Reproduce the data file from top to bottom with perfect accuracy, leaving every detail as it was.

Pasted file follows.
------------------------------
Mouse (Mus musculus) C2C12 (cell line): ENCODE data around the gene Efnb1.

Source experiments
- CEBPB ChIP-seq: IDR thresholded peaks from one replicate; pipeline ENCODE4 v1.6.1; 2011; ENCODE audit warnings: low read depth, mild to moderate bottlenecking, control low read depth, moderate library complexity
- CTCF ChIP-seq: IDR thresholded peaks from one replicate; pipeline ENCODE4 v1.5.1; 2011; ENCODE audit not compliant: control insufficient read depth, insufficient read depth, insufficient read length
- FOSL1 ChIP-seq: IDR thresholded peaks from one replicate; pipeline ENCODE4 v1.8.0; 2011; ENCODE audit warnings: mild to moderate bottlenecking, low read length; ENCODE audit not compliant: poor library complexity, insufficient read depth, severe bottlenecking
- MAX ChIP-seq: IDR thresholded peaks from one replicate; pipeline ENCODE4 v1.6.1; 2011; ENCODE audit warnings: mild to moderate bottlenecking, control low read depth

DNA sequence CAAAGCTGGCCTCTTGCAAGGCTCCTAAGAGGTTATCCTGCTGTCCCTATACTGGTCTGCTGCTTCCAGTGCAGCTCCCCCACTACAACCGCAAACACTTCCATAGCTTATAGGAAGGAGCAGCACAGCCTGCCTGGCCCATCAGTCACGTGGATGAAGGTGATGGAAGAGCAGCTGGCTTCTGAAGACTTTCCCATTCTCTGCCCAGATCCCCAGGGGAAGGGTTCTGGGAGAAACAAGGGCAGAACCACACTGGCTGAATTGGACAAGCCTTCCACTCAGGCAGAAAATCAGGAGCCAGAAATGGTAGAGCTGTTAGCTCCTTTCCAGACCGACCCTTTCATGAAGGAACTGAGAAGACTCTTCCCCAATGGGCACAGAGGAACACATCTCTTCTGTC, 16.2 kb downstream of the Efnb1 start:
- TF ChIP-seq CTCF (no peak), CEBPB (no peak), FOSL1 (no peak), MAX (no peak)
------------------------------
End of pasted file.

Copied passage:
Mouse (Mus musculus) C2C12 (cell line): ENCODE data around the gene Efnb1.

Source experiments
- CEBPB ChIP-seq: IDR thresholded peaks from one replicate; pipeline ENCODE4 v1.6.1; 2011; ENCODE audit warnings: low read depth, mild to moderate bottlenecking, control low read depth, moderate library complexity
- CTCF ChIP-seq: IDR thresholded peaks from one replicate; pipeline ENCODE4 v1.5.1; 2011; ENCODE audit not compliant: control insufficient read depth, insufficient read depth, insufficient read length
- FOSL1 ChIP-seq: IDR thresholded peaks from one replicate; pipeline ENCODE4 v1.8.0; 2011; ENCODE audit warnings: mild to moderate bottlenecking, low read length; ENCODE audit not compliant: poor library complexity, insufficient read depth, severe bottlenecking
- MAX ChIP-seq: IDR thresholded peaks from one replicate; pipeline ENCODE4 v1.6.1; 2011; ENCODE audit warnings: mild to moderate bottlenecking, control low read depth

DNA sequence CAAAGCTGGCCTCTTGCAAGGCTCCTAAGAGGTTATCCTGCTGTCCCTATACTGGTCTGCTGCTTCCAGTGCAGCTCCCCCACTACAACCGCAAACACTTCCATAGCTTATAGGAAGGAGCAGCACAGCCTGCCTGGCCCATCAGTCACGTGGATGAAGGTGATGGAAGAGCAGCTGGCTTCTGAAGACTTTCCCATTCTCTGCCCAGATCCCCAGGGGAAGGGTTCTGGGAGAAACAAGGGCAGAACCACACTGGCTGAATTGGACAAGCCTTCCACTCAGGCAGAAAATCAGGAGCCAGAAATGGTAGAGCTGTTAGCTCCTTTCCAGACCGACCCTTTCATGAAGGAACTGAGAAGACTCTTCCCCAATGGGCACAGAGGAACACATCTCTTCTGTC, 16.2 kb downstream of the Efnb1 start:
- TF ChIP-seq CTCF (no peak), CEBPB (no peak), FOSL1 (no peak), MAX (no peak)